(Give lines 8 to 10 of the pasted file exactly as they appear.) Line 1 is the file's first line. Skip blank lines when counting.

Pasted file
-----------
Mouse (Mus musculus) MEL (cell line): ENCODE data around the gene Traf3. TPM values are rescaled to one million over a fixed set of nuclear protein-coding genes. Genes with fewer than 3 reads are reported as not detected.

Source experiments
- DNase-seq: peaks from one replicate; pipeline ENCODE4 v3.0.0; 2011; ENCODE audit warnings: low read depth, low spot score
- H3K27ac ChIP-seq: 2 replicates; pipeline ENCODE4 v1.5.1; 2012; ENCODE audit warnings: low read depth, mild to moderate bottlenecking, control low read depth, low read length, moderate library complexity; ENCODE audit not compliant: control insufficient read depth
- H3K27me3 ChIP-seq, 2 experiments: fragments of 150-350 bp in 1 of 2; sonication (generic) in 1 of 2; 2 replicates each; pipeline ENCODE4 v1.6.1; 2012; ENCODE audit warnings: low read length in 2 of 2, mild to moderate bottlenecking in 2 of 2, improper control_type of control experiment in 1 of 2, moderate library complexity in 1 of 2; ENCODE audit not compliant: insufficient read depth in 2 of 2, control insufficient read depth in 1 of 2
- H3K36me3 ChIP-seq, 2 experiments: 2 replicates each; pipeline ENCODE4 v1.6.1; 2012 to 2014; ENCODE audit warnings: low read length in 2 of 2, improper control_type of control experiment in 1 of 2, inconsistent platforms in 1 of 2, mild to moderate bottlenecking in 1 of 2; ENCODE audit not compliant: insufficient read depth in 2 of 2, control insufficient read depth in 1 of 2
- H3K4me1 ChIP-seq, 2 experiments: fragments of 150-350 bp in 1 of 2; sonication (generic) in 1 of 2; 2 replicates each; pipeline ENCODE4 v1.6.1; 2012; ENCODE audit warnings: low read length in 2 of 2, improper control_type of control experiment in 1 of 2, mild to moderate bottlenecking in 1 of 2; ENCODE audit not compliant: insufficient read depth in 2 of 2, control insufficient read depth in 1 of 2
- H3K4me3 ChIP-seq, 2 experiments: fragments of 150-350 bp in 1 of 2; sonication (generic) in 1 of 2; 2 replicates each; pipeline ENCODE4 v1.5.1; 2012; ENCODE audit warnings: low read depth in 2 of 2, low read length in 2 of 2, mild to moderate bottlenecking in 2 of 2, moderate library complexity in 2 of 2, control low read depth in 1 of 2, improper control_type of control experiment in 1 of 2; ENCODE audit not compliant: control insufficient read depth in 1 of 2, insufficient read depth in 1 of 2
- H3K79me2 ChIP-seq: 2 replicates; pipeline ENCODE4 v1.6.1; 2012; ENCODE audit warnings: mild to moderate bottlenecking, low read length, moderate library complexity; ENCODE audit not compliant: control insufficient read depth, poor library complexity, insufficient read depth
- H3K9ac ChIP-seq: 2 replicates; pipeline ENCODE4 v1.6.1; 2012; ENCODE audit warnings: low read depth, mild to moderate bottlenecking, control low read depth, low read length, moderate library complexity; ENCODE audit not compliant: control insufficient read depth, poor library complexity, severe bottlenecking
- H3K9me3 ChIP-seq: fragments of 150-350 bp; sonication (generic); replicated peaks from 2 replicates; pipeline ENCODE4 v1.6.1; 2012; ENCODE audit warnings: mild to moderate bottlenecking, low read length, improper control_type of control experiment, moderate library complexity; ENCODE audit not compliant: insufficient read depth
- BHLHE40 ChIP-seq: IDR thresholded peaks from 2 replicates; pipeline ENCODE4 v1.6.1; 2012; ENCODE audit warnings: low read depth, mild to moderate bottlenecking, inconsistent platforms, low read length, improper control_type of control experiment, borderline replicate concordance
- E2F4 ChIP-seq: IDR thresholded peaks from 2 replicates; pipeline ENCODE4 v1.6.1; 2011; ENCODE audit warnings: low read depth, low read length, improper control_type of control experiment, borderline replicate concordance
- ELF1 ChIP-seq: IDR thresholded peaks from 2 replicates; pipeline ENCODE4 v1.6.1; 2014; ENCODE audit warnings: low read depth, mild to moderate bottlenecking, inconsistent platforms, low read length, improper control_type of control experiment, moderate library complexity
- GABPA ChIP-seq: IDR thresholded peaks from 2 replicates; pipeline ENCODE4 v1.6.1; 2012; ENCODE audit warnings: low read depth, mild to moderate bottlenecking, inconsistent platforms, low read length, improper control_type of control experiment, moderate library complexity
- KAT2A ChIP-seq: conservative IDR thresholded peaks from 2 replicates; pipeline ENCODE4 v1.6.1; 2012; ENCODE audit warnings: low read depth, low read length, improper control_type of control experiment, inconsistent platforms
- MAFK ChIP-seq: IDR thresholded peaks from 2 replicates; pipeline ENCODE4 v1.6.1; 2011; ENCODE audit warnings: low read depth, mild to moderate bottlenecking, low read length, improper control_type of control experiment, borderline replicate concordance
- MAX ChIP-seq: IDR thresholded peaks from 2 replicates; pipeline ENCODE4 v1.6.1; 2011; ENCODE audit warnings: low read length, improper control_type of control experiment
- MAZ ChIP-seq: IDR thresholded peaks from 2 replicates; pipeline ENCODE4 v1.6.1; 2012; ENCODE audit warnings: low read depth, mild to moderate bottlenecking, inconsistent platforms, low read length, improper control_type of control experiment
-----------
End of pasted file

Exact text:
- H3K4me3 ChIP-seq, 2 experiments: fragments of 150-350 bp in 1 of 2; sonication (generic) in 1 of 2; 2 replicates each; pipeline ENCODE4 v1.5.1; 2012; ENCODE audit warnings: low read depth in 2 of 2, low read length in 2 of 2, mild to moderate bottlenecking in 2 of 2, moderate library complexity in 2 of 2, control low read depth in 1 of 2, improper control_type of control experiment in 1 of 2; ENCODE audit not compliant: control insufficient read depth in 1 of 2, insufficient read depth in 1 of 2
- H3K79me2 ChIP-seq: 2 replicates; pipeline ENCODE4 v1.6.1; 2012; ENCODE audit warnings: mild to moderate bottlenecking, low read length, moderate library complexity; ENCODE audit not compliant: control insufficient read depth, poor library complexity, insufficient read depth
- H3K9ac ChIP-seq: 2 replicates; pipeline ENCODE4 v1.6.1; 2012; ENCODE audit warnings: low read depth, mild to moderate bottlenecking, control low read depth, low read length, moderate library complexity; ENCODE audit not compliant: control insufficient read depth, poor library complexity, severe bottlenecking